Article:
Do you know how to make a 3D plot ?

Discussion in 'macOS' started by SeRgIo_42, Apr 28, 2005.

  1. SeRgIo_42 macrumors member

    Joined:
    Oct 5, 2004
    #1
    Hi.

    I would appreciate any help on this matter.
    I am planning to move from PC to Apple for a while but first
    I have been looking for compatible/similar softwares that
    I need at my work. There is only one missing at this point and
    I have already checked versiontracker and similar sites for some light.
    If you happen to know what can do the trick, I will
    finally switch right away to a mac. :)

    I need any software to plot XYZ or XYY data (XYY means
    a series of XY data plotted in the same graph) as shown
    in the attached picture (there is not need of colors).

    I know that Gnuplot could be useful here but I wonder if
    there is anything better than that.

    Thank,

    S.
     

    Attached Files:

  2. screensaver400 macrumors 6502a

    Joined:
    Jan 28, 2005
    #2
    I'm anything but a math genius, but might Grapher do what you're looking for? Or am I totally off?

    From Apple's site:
    Comes with Tiger in Utilities folder.

    Edit: Grapher is actually Curvus Pro X, with a brushed metal UI. Apple bought it, and modified it a bit. You can see the old Curvus Pro X at http://www.apple.com/downloads/macosx/math_science/curvusprox.html .
     
  3. SeRgIo_42 thread starter macrumors member

    Joined:
    Oct 5, 2004
    #3
    Thanks for your reply, screensaver400.

    Those are nice programs indeed but they all require
    the choose of a math function. This is how
    they build those nice images. In my case, I actually have a bunch
    of numbers in XY format (sometimes XYZ, with Z in the third column)

    X Y
    1. 5445.44
    2. 4435.45
    3. 4545.22
    ...
    10000. 4553.45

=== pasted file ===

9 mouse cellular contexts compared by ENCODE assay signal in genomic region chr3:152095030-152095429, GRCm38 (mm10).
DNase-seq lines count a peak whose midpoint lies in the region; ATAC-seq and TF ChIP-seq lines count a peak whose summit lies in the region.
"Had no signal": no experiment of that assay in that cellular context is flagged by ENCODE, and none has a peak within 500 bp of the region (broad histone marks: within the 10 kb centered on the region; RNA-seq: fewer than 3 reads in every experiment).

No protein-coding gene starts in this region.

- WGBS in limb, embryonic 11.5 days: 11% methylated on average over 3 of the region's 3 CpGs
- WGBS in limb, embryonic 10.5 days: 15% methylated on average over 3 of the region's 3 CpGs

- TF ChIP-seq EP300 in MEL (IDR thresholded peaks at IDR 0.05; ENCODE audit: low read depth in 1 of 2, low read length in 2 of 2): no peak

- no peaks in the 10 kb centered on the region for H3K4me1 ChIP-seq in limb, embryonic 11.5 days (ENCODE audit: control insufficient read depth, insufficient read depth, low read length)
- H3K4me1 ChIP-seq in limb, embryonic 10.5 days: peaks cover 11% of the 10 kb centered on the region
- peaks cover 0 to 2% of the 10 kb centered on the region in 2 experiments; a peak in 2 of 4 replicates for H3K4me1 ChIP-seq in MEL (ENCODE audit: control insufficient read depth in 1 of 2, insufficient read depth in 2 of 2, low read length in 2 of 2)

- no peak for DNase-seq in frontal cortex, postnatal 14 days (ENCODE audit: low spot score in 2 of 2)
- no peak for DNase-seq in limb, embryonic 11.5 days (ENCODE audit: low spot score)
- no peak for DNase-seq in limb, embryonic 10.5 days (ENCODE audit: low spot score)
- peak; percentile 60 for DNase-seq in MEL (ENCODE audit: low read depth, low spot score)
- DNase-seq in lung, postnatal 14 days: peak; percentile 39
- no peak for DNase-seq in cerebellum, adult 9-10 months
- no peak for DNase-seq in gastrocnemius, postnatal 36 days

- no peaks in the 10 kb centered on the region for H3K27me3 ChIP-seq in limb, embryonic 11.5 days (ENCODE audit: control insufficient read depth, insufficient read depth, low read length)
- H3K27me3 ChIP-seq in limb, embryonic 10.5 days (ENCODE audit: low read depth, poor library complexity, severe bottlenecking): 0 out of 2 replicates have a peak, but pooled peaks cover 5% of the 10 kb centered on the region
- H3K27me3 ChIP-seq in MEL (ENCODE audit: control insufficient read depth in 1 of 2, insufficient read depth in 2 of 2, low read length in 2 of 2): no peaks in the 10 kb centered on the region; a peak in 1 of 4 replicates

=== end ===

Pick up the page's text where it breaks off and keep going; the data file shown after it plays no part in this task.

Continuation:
that must be plotted. Hopefully, there is some alternative
    somewhere in the mac world.

    S.
     
  4. avalys macrumors 6502

    Joined:
    Jun 4, 2004
    #4
    How about Excel? If you need something more powerful, maybe Mathematica?
     
  5. Over Achiever macrumors 68000

    Over Achiever

    Joined:
    Jul 22, 2002
    Location:
    Toledo, OH, formerly Twin Cities, MN
    #5
    I've been able to plot coordinates in Excel to "build" a surface plot, I believe it's possible in Mathematica and Matlab as well. As for the specifics, it's been a while.
     
  6. fedora macrumors member

    Joined:
    Jun 30, 2004
    #6
    If the original poster is a student then i would reccomend mathematica, maple or matlab because they are all around $100 for a student liscence. But if it is not for student use these apps are beetween $1000 and $3000 each so I dont think this is what he is looking for.
     
  7. SeRgIo_42 thread starter macrumors member

    Joined:
    Oct 5, 2004
    #7
    This forum is really amazing.
    I thank you all for the posts (it is a nice
    surprising after my commuting time).

    Excel, Maple, Mathematica are all interesting options.
    Yes, I can get an educationl discount so I am eligible
    to a good deal in these softwares. Excel is ok but it
    is not as powerful as specialized programs like the other two.
    At least, not the version I used years ago :cool:
    Maple and Mathematica are way over the top (I mean,
    they certainly do these things but the learning curve
    will be something else to consider). In the Windows world
    there is a unbelievable program called Origin (from Originlab
    and the one which I used to build the attached image).
    There are some individual heroes porting Origin to linux boxes but
    it is still in the beta versions.

    I will look for the prices and new capabilities of the
    aforementioned programs.

    Thanks a lot for all help.
     
  8. armadillo macrumors 6502

    Joined:
    Aug 4, 2004
    #8
  9. yellow Moderator emeritus

    yellow

    Joined:
    Oct 21, 2003